Liked by 1 person

      • Exactly! When the prose becomes an exercise in “Look how clever I am with words!”, I start to lose interest. I think a lot of writers have good ideas but can’t flesh them out, so they resort to writing the most “artful” prose they can conceive instead. (Sometimes under heavy expectations like The Girls, which I couldn’t stand. Not even the prospect of eagerly sharpening my poisoned pen for a scathing review got me more than 40 pages into that one.)

        And I couldn’t read the “I’m a monkey, and that’s okay” line without thinking of the scene in Zoolander where a photo shoot director is telling Ben Stiller “You’re a monkey… Dance, monkey!” (https://www.youtube.com/watch?v=IlQjTEeW51I). 🙂

        Liked by 1 person

      • Exactly! I think beautiful prose is something that happens naturally when the writer is intelligent enough, but then you get some authors who try to artificially manufacture a bunch of nonsense and sell it as beautiful or profound or provocative, and I understand that that appeals to a certain reader, but personally I just can’t stand it. Oh and I’m glad you also hated The Girls, the prospect of writing a scathing review is the only thing that carried me through to the end of that one! White Fur was honestly even worse though, if you can believe it. Even though I hated Emma Cline’s prose, I still sort of felt like ‘well, something’s bound to happen eventually in this book, right?’ and that mild curiosity was able to sustain me. Anemic as that ‘intrigue’ was, it was still stronger than anything that White Fur had to offer.

        LOL, I can’t believe I didn’t think of that iconic moment in cinema while I was reading that scene! White Fur had all of the profundity of Zoolander and none of the humor.

        Liked by 1 person

      • Those are always the authors who want to tell instead of showing–they have to describe every detail in prose. Then it seems to become filler for me and I find that I simply skim over it, being annoyed at the author for making me wade through drivel that shows only their command of the thesaurus…

        Yeah, there’s nothing like the prospect of hate-reading a book to write a review to drive me on! Especially when it’s a popularly-acclaimed book like The Girls. I had fallen asleep three nights in a row while reading it, then I read a plot summary to see if it was worth sticking with. That convinced me to move on to bigger and better things!

        Liked by 1 person

      • Very true! And it’s a hard thing to measure, but you also get those books where the author’s using a huge vocabulary, but it comes across as much more natural, and you can just sort of tell that a thesaurus wasn’t involved in the process. I’m thinking of Dead Letters by Caite Dolan-Leach as an example – really ‘pretentious’ prose, but the pretentiousness is almost the point, like it’s being purposefully over-indulgent to suit the character, so I found myself thinking it was rather clever. Because that’s the other thing – whether it’s first or third person narration, if your thesaurus-prose is totally incompatible with your main character(s), it really sticks out as awkward and unnatural, and I think that was the case both here and with The Girls.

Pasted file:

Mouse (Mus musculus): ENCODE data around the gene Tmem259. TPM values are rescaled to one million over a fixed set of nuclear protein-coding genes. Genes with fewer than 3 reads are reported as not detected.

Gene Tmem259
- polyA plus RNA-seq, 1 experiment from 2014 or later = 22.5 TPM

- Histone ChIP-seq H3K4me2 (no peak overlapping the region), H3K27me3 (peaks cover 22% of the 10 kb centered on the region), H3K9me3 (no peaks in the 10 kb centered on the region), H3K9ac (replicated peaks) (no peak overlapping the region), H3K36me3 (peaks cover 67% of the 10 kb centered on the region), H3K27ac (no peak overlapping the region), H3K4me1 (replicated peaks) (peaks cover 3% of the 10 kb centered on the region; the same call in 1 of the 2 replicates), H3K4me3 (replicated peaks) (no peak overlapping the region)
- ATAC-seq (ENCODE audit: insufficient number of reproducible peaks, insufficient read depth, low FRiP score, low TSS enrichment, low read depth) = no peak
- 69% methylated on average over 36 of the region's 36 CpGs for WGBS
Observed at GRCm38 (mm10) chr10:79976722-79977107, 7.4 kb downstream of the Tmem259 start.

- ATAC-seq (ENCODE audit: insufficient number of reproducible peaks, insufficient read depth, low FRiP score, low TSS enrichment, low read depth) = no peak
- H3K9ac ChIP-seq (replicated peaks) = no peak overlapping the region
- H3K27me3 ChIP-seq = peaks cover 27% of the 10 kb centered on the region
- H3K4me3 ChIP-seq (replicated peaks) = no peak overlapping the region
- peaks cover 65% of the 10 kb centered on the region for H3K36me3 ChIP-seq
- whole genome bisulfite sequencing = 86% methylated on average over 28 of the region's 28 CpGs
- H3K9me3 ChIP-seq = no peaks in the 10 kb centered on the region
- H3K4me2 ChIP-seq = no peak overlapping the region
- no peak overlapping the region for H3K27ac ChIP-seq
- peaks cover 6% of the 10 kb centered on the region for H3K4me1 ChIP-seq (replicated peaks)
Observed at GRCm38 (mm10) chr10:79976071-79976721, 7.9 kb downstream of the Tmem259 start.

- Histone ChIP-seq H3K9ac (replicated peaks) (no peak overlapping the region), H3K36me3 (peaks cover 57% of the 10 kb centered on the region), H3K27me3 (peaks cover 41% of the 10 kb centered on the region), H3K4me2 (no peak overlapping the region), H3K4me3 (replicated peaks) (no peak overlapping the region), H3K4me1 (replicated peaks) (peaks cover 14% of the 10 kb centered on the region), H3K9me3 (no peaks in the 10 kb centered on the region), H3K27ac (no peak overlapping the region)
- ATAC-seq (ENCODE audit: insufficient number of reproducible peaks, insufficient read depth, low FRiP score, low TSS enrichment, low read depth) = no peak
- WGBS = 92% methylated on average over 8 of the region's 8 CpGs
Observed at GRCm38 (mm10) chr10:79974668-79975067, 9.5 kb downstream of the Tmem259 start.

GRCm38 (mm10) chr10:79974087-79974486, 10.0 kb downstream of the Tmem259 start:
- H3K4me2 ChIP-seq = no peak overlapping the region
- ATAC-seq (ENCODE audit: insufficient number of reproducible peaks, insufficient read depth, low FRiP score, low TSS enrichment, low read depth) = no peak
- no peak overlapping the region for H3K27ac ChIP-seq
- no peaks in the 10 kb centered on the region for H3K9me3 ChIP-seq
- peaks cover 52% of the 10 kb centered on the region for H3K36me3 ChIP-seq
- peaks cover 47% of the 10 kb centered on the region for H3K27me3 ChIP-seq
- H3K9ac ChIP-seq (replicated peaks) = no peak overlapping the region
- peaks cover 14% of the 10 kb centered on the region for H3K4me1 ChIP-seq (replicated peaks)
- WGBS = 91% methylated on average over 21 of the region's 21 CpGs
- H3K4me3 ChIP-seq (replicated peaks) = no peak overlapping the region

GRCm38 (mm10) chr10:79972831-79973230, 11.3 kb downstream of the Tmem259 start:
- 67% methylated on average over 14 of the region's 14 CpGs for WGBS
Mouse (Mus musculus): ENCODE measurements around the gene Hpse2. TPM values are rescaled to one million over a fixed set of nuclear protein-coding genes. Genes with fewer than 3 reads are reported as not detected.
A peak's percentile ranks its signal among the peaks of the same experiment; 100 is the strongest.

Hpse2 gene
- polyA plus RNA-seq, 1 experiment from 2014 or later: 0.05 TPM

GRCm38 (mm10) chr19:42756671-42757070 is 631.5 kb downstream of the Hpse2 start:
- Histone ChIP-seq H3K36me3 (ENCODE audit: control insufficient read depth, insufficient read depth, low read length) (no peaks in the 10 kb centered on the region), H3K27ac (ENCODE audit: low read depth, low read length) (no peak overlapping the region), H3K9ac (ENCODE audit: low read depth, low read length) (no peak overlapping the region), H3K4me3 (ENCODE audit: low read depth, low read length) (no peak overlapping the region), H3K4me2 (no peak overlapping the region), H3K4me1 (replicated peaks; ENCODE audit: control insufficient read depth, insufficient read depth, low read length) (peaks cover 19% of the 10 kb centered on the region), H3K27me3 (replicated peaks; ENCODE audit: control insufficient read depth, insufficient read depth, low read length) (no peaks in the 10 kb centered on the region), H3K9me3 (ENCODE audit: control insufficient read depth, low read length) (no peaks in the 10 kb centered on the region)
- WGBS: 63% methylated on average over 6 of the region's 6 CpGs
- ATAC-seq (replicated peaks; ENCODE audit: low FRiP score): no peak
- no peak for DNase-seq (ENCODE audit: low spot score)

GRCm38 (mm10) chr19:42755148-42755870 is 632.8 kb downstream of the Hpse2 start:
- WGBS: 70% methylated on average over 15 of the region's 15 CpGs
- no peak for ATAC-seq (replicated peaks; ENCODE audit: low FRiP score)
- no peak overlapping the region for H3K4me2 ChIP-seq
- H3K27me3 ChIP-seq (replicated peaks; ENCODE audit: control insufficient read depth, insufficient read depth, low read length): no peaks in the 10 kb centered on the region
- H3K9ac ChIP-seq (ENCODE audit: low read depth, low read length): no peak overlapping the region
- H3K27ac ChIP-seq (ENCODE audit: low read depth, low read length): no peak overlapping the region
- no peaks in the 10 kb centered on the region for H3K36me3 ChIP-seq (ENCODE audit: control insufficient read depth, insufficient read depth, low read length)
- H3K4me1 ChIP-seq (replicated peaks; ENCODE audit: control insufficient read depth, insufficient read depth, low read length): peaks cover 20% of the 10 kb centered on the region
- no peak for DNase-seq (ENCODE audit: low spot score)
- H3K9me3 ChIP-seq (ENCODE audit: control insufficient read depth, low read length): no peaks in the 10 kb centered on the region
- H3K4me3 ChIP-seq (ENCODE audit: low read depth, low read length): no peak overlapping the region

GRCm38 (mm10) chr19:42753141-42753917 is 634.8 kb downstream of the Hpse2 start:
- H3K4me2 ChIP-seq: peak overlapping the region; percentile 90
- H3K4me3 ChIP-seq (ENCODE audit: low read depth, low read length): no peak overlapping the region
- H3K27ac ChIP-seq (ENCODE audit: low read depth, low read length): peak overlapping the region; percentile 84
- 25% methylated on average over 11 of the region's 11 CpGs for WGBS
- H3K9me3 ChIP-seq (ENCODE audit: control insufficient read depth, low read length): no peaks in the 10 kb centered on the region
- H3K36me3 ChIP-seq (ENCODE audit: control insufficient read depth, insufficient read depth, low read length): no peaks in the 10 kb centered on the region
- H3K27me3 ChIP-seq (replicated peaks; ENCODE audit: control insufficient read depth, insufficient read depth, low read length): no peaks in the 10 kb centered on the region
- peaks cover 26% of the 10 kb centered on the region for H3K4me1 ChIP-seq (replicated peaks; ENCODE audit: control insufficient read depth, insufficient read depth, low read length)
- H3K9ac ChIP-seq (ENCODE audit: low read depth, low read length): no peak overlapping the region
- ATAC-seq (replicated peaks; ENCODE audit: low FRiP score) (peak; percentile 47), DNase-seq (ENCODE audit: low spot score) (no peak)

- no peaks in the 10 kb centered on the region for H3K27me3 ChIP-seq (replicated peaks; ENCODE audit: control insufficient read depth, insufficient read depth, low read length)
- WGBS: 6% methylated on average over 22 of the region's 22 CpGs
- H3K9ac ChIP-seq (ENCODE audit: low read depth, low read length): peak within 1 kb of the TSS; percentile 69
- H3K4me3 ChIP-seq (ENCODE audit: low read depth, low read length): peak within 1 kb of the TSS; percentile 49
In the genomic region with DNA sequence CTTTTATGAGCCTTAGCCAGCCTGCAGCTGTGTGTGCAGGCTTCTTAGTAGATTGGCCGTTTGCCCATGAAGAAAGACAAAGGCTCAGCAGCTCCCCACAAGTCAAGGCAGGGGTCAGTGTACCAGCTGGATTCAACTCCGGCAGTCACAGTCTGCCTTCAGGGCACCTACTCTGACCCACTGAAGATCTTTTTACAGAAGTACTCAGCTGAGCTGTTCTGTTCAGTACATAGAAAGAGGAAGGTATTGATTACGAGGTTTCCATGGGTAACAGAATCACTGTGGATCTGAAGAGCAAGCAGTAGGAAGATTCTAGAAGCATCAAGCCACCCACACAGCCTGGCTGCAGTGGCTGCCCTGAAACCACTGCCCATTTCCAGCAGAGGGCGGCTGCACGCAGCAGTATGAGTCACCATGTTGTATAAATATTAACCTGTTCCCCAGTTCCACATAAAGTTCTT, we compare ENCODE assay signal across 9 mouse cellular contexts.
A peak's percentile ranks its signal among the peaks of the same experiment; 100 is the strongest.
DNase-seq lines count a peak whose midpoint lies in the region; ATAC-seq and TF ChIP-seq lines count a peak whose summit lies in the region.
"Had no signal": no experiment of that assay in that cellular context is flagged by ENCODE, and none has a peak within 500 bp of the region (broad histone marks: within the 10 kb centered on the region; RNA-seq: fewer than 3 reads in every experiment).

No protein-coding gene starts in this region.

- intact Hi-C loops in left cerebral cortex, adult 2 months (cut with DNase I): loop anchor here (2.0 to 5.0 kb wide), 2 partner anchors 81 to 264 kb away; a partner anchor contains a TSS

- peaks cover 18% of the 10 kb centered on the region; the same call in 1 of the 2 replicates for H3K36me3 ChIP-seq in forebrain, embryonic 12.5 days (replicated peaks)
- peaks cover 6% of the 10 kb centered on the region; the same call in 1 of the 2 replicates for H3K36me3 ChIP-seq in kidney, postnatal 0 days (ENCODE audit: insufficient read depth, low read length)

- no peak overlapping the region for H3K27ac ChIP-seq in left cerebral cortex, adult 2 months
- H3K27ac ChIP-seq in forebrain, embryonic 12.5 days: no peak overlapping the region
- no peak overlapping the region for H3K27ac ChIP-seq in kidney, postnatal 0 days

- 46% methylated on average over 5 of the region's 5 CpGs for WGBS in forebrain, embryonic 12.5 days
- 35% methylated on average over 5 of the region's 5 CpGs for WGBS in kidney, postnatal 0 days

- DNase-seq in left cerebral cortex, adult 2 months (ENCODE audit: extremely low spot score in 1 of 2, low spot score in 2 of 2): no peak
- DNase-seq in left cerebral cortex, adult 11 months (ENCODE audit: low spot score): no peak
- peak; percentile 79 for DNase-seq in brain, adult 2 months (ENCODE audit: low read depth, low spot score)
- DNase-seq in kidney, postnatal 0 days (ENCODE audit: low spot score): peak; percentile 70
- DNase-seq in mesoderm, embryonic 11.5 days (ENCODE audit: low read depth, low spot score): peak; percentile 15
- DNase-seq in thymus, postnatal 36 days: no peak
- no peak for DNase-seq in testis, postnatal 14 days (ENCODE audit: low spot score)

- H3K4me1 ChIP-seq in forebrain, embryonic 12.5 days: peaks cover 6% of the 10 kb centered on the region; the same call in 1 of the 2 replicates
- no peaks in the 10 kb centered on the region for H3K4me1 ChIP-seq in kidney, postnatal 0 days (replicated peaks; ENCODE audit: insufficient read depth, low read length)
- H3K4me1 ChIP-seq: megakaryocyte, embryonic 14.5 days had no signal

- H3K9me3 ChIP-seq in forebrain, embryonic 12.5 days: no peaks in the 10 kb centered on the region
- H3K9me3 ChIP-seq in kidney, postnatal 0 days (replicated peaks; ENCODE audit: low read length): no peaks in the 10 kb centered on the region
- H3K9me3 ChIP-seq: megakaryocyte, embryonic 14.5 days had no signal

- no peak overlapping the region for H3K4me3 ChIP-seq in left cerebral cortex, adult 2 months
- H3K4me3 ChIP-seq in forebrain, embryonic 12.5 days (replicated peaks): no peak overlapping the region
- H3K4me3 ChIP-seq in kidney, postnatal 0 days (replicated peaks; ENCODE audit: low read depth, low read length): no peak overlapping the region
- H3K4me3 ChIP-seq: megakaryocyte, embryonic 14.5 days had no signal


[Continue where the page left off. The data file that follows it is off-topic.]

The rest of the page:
The other thing The Girls had going for it was how short it was! Luckily I don’t think I’ve ever read a purple prose book over 350 pages, but if I ever encounter one, that is gonna majorly test my ‘never DNF’ resolve.

        Like

  3. I’m a Netgalley newbie (literally reading my first book). I saw this one on there and passed on it, but now it’s a Book of the Month selection for June, so I thought maybe I’d give it a try? Glad I saw this first! Friends don’t let friends read bad books 🙂 THANKS!

    Liked by 1 person

    • Ohhh have fun on Netgalley! It is so addicting once you get started on there.

      I’m so glad I could spare you! I couldn’t believe it when I logged onto BOTM and saw White Fur. I don’t understand why so many people are raving about this book. I realize that my opinion is obviously subjective, and this style of writing and subject matter may appeal to some people… but I just don’t get it. Unless you read those excerpts in my review and think ‘wow that is BEAUTIFUL and PROFOUND’ it is just not worth wasting your time on. I opted for Chemistry from BOTM, I hope it’s good!

      Liked by 1 person

Leave a Reply

Fill in your details below or click an icon to log in:

WordPress.com Logo

You are commenting using your WordPress.com account. Log Out / Change )

Twitter picture

You are commenting using your Twitter account. Log Out / Change )

Facebook photo

You are commenting using your Facebook account. Log Out / Change )

Google+ photo

You are commenting using your Google+ account. Log Out / Change )

Connecting to %s